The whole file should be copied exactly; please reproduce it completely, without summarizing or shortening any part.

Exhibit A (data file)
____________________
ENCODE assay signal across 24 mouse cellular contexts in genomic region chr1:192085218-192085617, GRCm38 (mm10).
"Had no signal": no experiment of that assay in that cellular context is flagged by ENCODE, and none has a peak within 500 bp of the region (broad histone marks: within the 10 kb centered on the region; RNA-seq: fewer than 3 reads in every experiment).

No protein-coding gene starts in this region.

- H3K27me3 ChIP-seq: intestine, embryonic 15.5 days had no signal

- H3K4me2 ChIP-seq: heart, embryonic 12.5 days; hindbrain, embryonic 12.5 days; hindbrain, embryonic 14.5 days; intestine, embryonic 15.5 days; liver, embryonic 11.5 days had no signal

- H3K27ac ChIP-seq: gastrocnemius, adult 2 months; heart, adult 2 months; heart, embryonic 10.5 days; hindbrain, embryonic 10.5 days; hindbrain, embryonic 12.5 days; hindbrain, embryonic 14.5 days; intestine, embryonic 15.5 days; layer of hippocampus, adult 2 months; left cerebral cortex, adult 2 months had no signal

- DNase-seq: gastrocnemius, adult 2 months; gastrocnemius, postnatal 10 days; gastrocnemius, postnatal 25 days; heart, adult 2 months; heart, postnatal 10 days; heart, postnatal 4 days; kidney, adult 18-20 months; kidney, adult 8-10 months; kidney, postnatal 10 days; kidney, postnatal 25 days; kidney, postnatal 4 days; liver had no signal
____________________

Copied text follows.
ENCODE assay signal across 24 mouse cellular contexts in genomic region chr1:192085218-192085617, GRCm38 (mm10).
"Had no signal": no experiment of that assay in that cellular context is flagged by ENCODE, and none has a peak within 500 bp of the region (broad histone marks: within the 10 kb centered on the region; RNA-seq: fewer than 3 reads in every experiment).

No protein-coding gene starts in this region.

- H3K27me3 ChIP-seq: intestine, embryonic 15.5 days had no signal

- H3K4me2 ChIP-seq: heart, embryonic 12.5 days; hindbrain, embryonic 12.5 days; hindbrain, embryonic 14.5 days; intestine, embryonic 15.5 days; liver, embryonic 11.5 days had no signal

- H3K27ac ChIP-seq: gastrocnemius, adult 2 months; heart, adult 2 months; heart, embryonic 10.5 days; hindbrain, embryonic 10.5 days; hindbrain, embryonic 12.5 days; hindbrain, embryonic 14.5 days; intestine, embryonic 15.5 days; layer of hippocampus, adult 2 months; left cerebral cortex, adult 2 months had no signal

- DNase-seq: gastrocnemius, adult 2 months; gastrocnemius, postnatal 10 days; gastrocnemius, postnatal 25 days; heart, adult 2 months; heart, postnatal 10 days; heart, postnatal 4 days; kidney, adult 18-20 months; kidney, adult 8-10 months; kidney, postnatal 10 days; kidney, postnatal 25 days; kidney, postnatal 4 days; liver had no signal